Considering the important role of CD44 in carcinogenesis, several studies have explored the role of genetic variants of CD44 in cancer susceptibility, prognosis and chemotherapeutic response in various human cancers [35-38]. However, the results are controversial and the power of each study was restricted due to low sample size, necessitating further clarification of its role in cancer predisposition. Hence, we performed a meta-analysis of all eligible case-control studies to better interpret the associations between common SNPs of the CD44 gene (rs13347 C>T, rs10836347 C>T, rs11821102 G>A, rs713330 T>C, rs187115 T>C) and cancer risk.

Results

According to the search strategies mentioned above, we found a total of 13 case-control studies investigating the association of CD44 polymorphisms (rs13347 C>T, rs10836347 C>T, rs11821102 G>A, rs713330 T>C, rs187115 T>C) with cancer susceptibility [36, 38-49]. However, the study by Qiu et al. [49] in Chinese gastric patients lacked genotyping details for each of the studied SNP, hence excluded. Therefore, we included only 12 potential case-control studies in the present meta-analysis and the characteristics of each eligible study are presented in Table 1. Since all studies were performed in Asian populations and are limited for cancer types, we performed subgroup analysis only based on study design (population based; PB, hospital based; HB), cancer types (gastrointestinal cancer; GIC, Head and neck cancer; HNC, and other cancer) and genotyping methods (Taqman or others).

Table 1: Studies Included in CD44 Meta-Analysis

Author

Country /Ethnicity

Cancer type

Design

Case total

WW

WV

VV

Control total

WW

WV

VV

pHWE

Genotyping Method

CD44 rs13347

Jiang et al., 2012

China/Asian

BRC

PB

1853

813

850

190

1992

1146

727

119

0.7949

MassArray

Tulsyan et al., 2013

India/Asian

BRC

HP

258

191

60

7

241

178

57

6

0.5773

Taqman

Xiao et al., 2013

China/Asian

NPC

PB

906

386

418

102

943

606

297

40

0.6367

MassArray

Sharma et al., 2014

India/Asian

GBC

HP

405

293

104

8

200

154

42

4

0.5716

Taqman

Chou et al., 2014

Taiwan/Asian

OC

HP

599

287

262

50

561

295

223

43

0.9241

Taqman

Chou et al., 2014

Taiwan/Asian

HCC

HP

203

110

72

21

561

295

223

43

0.9241

Taqman

Lou et al., 2014

China/Asian

NPC

HP

272

104

126

42

489

288

174

27

0.9147

Sequencing

Weng et al., 2015

Taiwan/Asian

BC

HP

275

138

111

26

275

143

117

15

0.1527

Taqman

Wu et al., 2015

China/Asian

CRC

PB

946

416

441

89

989

578

348

63

0.2788

MALDI-TOF

Wu et al., 2015

China/Asian

AML

PB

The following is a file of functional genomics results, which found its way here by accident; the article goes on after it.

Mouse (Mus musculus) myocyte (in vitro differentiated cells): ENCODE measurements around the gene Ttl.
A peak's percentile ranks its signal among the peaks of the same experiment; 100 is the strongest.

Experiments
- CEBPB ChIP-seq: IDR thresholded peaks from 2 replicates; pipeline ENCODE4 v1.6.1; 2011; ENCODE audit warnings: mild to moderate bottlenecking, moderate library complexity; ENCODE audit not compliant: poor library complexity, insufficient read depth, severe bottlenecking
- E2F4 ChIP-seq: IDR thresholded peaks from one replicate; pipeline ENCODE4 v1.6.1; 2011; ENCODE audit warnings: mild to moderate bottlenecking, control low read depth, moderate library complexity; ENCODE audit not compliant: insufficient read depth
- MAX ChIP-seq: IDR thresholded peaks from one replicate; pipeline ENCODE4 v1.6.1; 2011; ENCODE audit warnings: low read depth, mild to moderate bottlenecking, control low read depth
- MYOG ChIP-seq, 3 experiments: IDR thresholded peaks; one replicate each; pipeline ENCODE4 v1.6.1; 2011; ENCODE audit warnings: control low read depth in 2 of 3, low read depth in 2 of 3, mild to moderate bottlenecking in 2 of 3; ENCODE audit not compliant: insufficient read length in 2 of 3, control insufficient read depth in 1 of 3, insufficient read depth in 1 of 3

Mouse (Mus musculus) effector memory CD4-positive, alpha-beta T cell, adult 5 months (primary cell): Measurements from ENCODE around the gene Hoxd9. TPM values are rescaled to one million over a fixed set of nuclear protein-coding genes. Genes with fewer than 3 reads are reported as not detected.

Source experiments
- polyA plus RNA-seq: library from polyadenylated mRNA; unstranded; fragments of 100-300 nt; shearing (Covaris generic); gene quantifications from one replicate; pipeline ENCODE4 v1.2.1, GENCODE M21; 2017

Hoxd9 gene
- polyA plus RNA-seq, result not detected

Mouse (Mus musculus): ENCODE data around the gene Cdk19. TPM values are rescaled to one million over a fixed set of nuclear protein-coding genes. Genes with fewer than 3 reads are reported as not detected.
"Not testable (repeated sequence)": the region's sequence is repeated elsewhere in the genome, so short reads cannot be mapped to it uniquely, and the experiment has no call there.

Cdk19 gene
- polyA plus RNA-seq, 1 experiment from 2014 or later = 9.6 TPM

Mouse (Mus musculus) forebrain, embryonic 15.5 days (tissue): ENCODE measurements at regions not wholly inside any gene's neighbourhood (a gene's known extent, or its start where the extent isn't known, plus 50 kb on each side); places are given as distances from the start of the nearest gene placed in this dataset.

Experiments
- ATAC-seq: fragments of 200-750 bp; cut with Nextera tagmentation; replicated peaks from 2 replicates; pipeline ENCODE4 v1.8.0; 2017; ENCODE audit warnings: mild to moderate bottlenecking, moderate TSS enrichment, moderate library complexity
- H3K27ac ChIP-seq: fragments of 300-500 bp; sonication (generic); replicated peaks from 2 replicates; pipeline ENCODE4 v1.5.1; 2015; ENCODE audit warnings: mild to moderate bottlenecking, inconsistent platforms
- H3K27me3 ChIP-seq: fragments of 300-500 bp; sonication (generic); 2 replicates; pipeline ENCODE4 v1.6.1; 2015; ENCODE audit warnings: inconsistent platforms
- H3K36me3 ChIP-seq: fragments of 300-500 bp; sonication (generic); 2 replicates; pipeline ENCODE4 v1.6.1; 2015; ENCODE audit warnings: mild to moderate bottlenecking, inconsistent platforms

421

163

196

62

461

254

171

36

0.3398

MALDI-TOF

Liu et al., 2015

China/Asian

NSCLC

HP

234

179

51

4

468

337

121

10

0.8227

Taqman

Verma et al., 2016

India/Asian

BC

HP

240

152

73

15

270

140

104

26

0.30443

Taqman

CD44 rs11821102

Jiang et al., 2012

China/Asian

BRC

PB

1049

912

125

12

1157

997

151

9

0.2193

MassArray

Xiao et al., 2013

China/Asian

NPC

PB

906

796

100

10

943

805

129

9

0.1383

MassArray

Chou et al., 2014

Taiwan/Asian

OC

HP

599

531

63

5

561

481

75

5

0.283

Taqman

Chou et al., 2014

Taiwan/Asian

HCC

HP

203

173

29

1

561

481

75

5

0.283

Taqman

Lou et al., 2014

China/Asian

NPC

HP

280

252

27

1

496

439

54

3

0.3489

Sequencing

Weng et al., 2015

Taiwan/Asian

BC(TCC)

HP

275

234

39

2

275

222

50

3

0.9217

Taqman

Wu et al., 2015

China/Asian

CRC

PB

946

815

119

12

989

843

131

15

0.0003

MALDI-TOF

Wu et al., 2015

China/Asian

AML

PB

421

370

50

1

461

398

59

4

0.2792

MALDI-TOF

CD44 rs10836347

Jiang et al., 2012

China/Asian

BRC

PB

1049

906

139

4

1157

995

156

6

0.9657

MassArray

Xiao et al., 2013

China/Asian

NPC

PB

906

785

118

3

943

792

147

4

0.3064

MassArray

Chou et al., 2014

Taiwan/Asian

OC

HP

599

522

73

4

561

487

69

5

0.1524

Taqman

Chou et al., 2014

Taiwan/Asian

HCC

HP

203

180

23

0

561

487

69

5

0.1524

Taqman

Lou et al., 2014

China/Asian

NPC

HP

278

249

27

2

495

438

55

2

0.8462

Sequencing

Wu et al., 2015

China/Asian

CRC

PB

946

821

120

5

989

851

129

9

0.102

MALDI-TOF

Wu et al., 2015

China/Asian

AML

PB

421

364

55

2

461

404

55

2

0.9304

MALDI-TOF

CD44 rs713330

Jiang et al., 2012

China/Asian

BRC

PB

1049

865

172

12

1157

950

194

13

0.3851

MassArray

Xiao et al., 2013

China/Asian

NPC

PB

906

732

164

10

943

751

180

12

0.7441

MassArray

Chou et al., 2014

Taiwan/Asian

OC

HP

599

507

88

4

561

467

86

8

0.0857

Taqman

Chou et al., 2014

Taiwan/Asian

HCC

HP

203

167

36

0

561

467

86

8

0.0857

Taqman

Weng et al., 2015

Taiwan/Asian

BC(TCC)

HP

275

231

42

2

275

223

49

3

0.8669

Taqman

Wu et al., 2015

China/Asian

AML

PB

421

341

74

6

461

371

87

3

0.3854

MALDI-TOF

CD44 rs187115

Sharma et al., 2014

India/Asian

GBC

HP

405

248

126

31

200

125

61

14

0.0939

Taqman

Chou et al., 2014

Taiwan/Asian

OC

HP

599

336

227

36

561

403

143

15

0.5904

Taqman

Chou et al., 2014

Taiwan/Asian

HCC

HP

203

123

66

14

561

403

143

15

0.5904

Taqman

Weng et al., 2015

Taiwan/Asian

BC(TCC)

HP

275

178

87

10

275

204

68

3

0.3056

Taqman